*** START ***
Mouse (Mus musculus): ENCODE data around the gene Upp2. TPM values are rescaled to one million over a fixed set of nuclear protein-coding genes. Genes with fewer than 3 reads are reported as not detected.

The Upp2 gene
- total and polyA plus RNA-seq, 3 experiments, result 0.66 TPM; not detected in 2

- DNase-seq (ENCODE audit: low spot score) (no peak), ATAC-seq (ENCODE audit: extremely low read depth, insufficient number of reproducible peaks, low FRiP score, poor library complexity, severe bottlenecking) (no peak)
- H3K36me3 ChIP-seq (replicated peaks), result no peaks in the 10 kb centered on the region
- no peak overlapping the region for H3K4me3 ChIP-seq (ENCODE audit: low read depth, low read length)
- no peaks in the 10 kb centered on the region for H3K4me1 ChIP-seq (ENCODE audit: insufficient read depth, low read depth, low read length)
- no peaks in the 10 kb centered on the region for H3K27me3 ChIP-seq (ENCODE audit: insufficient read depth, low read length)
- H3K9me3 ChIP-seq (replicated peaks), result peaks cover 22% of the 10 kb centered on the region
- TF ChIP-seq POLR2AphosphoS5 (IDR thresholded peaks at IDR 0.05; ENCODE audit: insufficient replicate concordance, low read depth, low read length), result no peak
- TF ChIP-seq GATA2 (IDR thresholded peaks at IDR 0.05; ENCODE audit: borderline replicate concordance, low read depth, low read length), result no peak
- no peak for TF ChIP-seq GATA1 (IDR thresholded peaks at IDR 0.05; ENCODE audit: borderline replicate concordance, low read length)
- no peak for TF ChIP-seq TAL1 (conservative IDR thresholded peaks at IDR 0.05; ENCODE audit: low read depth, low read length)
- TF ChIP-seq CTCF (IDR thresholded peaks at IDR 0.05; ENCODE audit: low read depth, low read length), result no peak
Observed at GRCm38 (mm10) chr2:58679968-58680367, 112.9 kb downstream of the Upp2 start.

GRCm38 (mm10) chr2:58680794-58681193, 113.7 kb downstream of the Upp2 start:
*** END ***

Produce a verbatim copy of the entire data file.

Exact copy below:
Mouse (Mus musculus): ENCODE data around the gene Upp2. TPM values are rescaled to one million over a fixed set of nuclear protein-coding genes. Genes with fewer than 3 reads are reported as not detected.

The Upp2 gene
- total and polyA plus RNA-seq, 3 experiments, result 0.66 TPM; not detected in 2

- DNase-seq (ENCODE audit: low spot score) (no peak), ATAC-seq (ENCODE audit: extremely low read depth, insufficient number of reproducible peaks, low FRiP score, poor library complexity, severe bottlenecking) (no peak)
- H3K36me3 ChIP-seq (replicated peaks), result no peaks in the 10 kb centered on the region
- no peak overlapping the region for H3K4me3 ChIP-seq (ENCODE audit: low read depth, low read length)
- no peaks in the 10 kb centered on the region for H3K4me1 ChIP-seq (ENCODE audit: insufficient read depth, low read depth, low read length)
- no peaks in the 10 kb centered on the region for H3K27me3 ChIP-seq (ENCODE audit: insufficient read depth, low read length)
- H3K9me3 ChIP-seq (replicated peaks), result peaks cover 22% of the 10 kb centered on the region
- TF ChIP-seq POLR2AphosphoS5 (IDR thresholded peaks at IDR 0.05; ENCODE audit: insufficient replicate concordance, low read depth, low read length), result no peak
- TF ChIP-seq GATA2 (IDR thresholded peaks at IDR 0.05; ENCODE audit: borderline replicate concordance, low read depth, low read length), result no peak
- no peak for TF ChIP-seq GATA1 (IDR thresholded peaks at IDR 0.05; ENCODE audit: borderline replicate concordance, low read length)
- no peak for TF ChIP-seq TAL1 (conservative IDR thresholded peaks at IDR 0.05; ENCODE audit: low read depth, low read length)
- TF ChIP-seq CTCF (IDR thresholded peaks at IDR 0.05; ENCODE audit: low read depth, low read length), result no peak
Observed at GRCm38 (mm10) chr2:58679968-58680367, 112.9 kb downstream of the Upp2 start.

GRCm38 (mm10) chr2:58680794-58681193, 113.7 kb downstream of the Upp2 start: